Gillian is a Sociology student who lives in halls on the University’s Collegiate campus. Her room is well set up for studying and printing (“I have nothing which is available at the LC that I can not access n my bedroom”) – but she finds that the Learning Centre provides a more conducive environment for studying, especially with deadlines approaching, and says that the “vast majority” of time she studies there. Part of the reason for this is that in her room she “can sometimes feel tempted to log on and start chatting” on MSN but this temptation is not present in the Learning Centre. She also feels that having other people around is beneficial – sometimes seeing coursemates to ask for help, but “I also find it nice to work with other students, even though I do not know them, but it feels safe”. The fact that it’s warm also helps, and she only tends to work in her room “for e-mails and looking on Blackboard”. However, depending on the assignment she’s working on she like to “listen to music on YouTube or have the TV running in the background”, something she can only do in her room, so “I tend to [choose] a place of work which is more suited to the assignment I am working on”.
Being able to borrow a laptop from the Learning Centre – and therefore access the wireless network – means that she can find “peace and solitude” in the silent area (“silent study area at collegiate reading books alone”). This is distinct from the “large circle tables [which] just encourage people to chat”, although she appreciates the screens which “define the area…it stops people from approaching friends to have idle chats (ie not work related)”. If she’s studying alone she needs “complete silence, which is why I normally only work in the silent study areas late in the night/early morning”. Group areas also offer a space for her to chat with friends or do groupwork (“at the learning centre, group study, with three course mates doing a presentation”) and if she’s working on something which doesn’t need “allot of difficult concepts/studies/books/journals…I am full of ideas [and] I find getting up and walking around helpful”. Gillian doesn’t see the need for a laptop of her own: “If I had my own laptop, I would not bring it outside, unless I was going back to my parents home…I find the uni computerse are reliable, have up to date programmes (eg MS word) and it is easy to transfer work via a USB pen or saving it as an e-mail attachment” – and would only buy one if she needed it “for paid work” or if she was studying “regularly past staffed hours at the LC” when the laptop loans aren’t available.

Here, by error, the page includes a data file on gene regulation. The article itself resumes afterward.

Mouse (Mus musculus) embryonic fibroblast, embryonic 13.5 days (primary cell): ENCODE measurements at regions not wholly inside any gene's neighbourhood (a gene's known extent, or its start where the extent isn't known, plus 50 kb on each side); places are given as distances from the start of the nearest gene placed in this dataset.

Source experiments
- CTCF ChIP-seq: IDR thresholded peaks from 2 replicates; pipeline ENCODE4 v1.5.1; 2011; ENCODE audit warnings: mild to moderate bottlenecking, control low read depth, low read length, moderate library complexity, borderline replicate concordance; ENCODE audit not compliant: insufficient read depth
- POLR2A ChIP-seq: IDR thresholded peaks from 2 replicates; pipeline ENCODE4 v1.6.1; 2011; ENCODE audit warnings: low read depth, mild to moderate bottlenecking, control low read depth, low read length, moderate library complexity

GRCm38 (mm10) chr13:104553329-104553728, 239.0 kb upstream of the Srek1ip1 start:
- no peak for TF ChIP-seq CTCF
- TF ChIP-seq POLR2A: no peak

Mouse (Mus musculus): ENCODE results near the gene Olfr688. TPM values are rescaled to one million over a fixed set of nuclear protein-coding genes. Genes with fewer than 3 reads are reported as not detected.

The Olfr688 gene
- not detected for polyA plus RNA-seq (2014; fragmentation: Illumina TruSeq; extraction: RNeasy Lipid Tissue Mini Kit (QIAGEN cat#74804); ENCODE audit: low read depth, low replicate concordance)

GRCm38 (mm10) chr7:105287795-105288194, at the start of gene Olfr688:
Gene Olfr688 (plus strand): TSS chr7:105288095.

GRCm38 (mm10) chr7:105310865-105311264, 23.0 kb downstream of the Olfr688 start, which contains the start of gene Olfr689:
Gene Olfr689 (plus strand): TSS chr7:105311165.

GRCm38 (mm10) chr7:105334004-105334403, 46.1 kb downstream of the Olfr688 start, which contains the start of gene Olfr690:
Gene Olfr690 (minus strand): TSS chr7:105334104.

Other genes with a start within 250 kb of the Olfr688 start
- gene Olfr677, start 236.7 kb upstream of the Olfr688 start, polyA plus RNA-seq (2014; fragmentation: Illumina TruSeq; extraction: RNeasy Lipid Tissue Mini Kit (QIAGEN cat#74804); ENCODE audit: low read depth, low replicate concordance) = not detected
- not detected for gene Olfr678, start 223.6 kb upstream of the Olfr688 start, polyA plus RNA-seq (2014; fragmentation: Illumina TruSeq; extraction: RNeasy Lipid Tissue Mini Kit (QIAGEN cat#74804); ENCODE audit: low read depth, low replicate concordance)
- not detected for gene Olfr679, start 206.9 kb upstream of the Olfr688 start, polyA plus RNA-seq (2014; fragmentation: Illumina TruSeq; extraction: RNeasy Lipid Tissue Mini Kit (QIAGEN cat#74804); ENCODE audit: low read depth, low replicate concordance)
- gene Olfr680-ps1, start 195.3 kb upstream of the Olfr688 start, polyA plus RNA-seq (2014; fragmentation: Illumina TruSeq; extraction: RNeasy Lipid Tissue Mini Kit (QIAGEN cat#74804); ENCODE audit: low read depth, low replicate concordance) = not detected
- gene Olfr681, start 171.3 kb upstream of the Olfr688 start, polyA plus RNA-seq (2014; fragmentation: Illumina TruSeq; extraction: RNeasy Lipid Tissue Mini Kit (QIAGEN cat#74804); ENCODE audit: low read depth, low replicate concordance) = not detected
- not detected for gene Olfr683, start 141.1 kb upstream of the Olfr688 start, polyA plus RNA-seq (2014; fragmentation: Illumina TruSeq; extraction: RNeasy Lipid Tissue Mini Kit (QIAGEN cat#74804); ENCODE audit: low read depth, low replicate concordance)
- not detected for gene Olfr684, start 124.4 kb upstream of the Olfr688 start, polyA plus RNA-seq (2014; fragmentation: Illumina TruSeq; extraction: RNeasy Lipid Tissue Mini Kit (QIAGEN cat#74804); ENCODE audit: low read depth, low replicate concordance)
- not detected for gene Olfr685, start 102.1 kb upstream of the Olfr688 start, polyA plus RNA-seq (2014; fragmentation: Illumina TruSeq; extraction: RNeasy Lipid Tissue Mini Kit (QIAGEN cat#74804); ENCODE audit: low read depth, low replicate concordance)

Gillian reflects on the difficulties she faced the year before when “I was the only person to own a computer…and we did not have the internet” so all studying had to be done on campus or at a friend’s house which meant walking home “early mornings by myself in the freezing cold”. She feels that not having internet access off campus meant that she didn’t “do allot of Uni work for example in between watching the soaps on the TV…there was not the time to walk to Uni and back again”.
A local pub offers an alternative study space for Gillian (“going to the Nursery Tavern pub to discuss uni work with other students”) particularly for groupwork, “because people are always late for group study meetings, so at least you can have a drink before they arrive late”. Its relaxed atmosphere also helps put people at ease “so they are more likely to open up and be relaxed…better to get ideas and suggestions, but not useful if you need to discuss hard concepts or concentrate”. Studying in a non-University building helps with the atmosphere, it’s convenient (for location as it “gets used by all the people on my course” and also because “the smokers do not have to walk far so do not wasting time”) and in the evenings “people forget their SHU card so can’t get into the learning centre” so it’s easier to meet off-campus.